July 26, 1997 in City

Fumes Sicken Workers Warehouse Forklifts Send 100 Fruit Packers To The Hospital

Associated Press
 

About 100 workers at a fruit-packing warehouse were taken to hospitals Friday evening for treatment of carbon monoxide poisoning and symptoms including headaches and nausea, authorities said.

None of the illnesses was believed to be life-threatening and most patients were treated and released, said Howard Gamble, administrator at Okanogan-Douglas District Hospital in Brewster.

Five workers from Brewster Heights Packing Co. were flown to hospitals in Seattle and Spokane for treatment of carbon monoxide poisoning, he said.

Another two were being treated at nearby Wells Dam in a hyperbaric chamber used to increase oxygen levels in blood. The dam uses the chamber to treat divers who work at the facility.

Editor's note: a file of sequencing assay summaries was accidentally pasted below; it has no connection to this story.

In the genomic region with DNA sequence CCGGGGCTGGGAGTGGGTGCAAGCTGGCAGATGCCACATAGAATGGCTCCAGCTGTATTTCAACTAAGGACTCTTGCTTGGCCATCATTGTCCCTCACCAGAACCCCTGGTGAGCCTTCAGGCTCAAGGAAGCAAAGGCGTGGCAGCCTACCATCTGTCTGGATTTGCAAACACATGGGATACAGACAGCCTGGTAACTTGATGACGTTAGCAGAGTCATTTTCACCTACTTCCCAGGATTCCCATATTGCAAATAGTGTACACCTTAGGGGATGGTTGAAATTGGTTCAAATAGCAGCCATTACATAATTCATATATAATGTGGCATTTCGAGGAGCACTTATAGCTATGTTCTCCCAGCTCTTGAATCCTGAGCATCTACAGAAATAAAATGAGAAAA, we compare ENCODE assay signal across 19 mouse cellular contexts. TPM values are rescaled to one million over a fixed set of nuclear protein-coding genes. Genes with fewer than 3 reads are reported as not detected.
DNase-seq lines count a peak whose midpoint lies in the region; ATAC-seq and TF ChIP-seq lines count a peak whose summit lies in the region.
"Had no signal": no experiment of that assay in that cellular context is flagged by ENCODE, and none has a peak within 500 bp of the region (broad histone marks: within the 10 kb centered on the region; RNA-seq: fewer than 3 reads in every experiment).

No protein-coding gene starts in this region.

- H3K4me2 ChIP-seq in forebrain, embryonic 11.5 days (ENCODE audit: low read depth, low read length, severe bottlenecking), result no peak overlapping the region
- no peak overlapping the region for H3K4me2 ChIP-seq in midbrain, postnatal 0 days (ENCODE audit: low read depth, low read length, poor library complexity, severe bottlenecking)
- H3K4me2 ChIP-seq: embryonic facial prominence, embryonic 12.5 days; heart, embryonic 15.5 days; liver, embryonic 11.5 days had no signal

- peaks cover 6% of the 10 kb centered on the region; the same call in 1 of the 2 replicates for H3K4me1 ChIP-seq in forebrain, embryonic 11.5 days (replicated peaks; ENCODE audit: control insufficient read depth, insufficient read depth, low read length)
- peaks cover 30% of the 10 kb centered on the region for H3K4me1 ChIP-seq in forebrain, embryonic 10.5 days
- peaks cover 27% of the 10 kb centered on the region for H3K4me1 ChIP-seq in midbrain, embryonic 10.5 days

About 70 were brought to the rural hospital by ambulance, and another 30 came on their own, Gamble said.

All but about 25 workers had been treated and released by 10:30 p.m., Gamble said, and only a handful were expected to be kept overnight.

“It’s kind of a scary thing at the start, but once you start pumping oxygen into them, they brighten up,” he said.

Authorities were unsure what went wrong at the north-central Washington plant.

Washington State Patrol Lt. Ken Irwin and Ed Pariseau, the plant’s general manager, said workers may have been sickened by exhaust fumes from forklifts that were operating in the warehouse at the time that workers began complaining of feeling ill.

Pariseau knew of no other sources of carbon monoxide in the warehouse, where some 100 workers were busy packing cherries and apples at the time of the 5:20 p.m. accident.

“There’s a lot of air exchange in the room,” Pariseau said. “I can’t think what else it would be other than the forklifts.”

© Copyright 1997 Associated Press. All rights reserved. This material may not be published, broadcast, rewritten, or redistributed.


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